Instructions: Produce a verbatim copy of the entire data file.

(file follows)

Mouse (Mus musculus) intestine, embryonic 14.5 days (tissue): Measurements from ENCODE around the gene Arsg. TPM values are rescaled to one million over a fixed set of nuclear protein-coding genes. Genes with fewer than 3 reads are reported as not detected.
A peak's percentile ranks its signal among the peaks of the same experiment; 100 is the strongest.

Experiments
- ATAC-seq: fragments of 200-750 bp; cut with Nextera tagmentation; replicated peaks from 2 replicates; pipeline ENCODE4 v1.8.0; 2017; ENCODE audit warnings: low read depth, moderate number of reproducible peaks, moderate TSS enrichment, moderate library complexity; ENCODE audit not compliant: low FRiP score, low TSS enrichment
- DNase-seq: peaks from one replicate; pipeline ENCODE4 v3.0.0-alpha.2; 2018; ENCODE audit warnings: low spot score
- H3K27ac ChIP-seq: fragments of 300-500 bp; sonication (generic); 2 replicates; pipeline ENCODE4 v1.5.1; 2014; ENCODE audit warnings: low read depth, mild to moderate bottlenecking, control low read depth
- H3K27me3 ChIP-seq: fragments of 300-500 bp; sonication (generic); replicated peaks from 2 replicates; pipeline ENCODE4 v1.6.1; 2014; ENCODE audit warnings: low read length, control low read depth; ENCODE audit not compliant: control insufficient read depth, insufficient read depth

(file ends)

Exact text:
Mouse (Mus musculus) intestine, embryonic 14.5 days (tissue): Measurements from ENCODE around the gene Arsg. TPM values are rescaled to one million over a fixed set of nuclear protein-coding genes. Genes with fewer than 3 reads are reported as not detected.
A peak's percentile ranks its signal among the peaks of the same experiment; 100 is the strongest.

Experiments
- ATAC-seq: fragments of 200-750 bp; cut with Nextera tagmentation; replicated peaks from 2 replicates; pipeline ENCODE4 v1.8.0; 2017; ENCODE audit warnings: low read depth, moderate number of reproducible peaks, moderate TSS enrichment, moderate library complexity; ENCODE audit not compliant: low FRiP score, low TSS enrichment
- DNase-seq: peaks from one replicate; pipeline ENCODE4 v3.0.0-alpha.2; 2018; ENCODE audit warnings: low spot score
- H3K27ac ChIP-seq: fragments of 300-500 bp; sonication (generic); 2 replicates; pipeline ENCODE4 v1.5.1; 2014; ENCODE audit warnings: low read depth, mild to moderate bottlenecking, control low read depth
- H3K27me3 ChIP-seq: fragments of 300-500 bp; sonication (generic); replicated peaks from 2 replicates; pipeline ENCODE4 v1.6.1; 2014; ENCODE audit warnings: low read length, control low read depth; ENCODE audit not compliant: control insufficient read depth, insufficient read depth